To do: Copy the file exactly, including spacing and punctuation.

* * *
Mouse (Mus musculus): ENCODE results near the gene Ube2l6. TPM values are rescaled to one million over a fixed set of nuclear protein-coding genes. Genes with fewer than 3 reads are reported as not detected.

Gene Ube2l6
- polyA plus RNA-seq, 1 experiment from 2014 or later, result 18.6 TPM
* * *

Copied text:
Mouse (Mus musculus): ENCODE results near the gene Ube2l6. TPM values are rescaled to one million over a fixed set of nuclear protein-coding genes. Genes with fewer than 3 reads are reported as not detected.

Gene Ube2l6
- polyA plus RNA-seq, 1 experiment from 2014 or later, result 18.6 TPM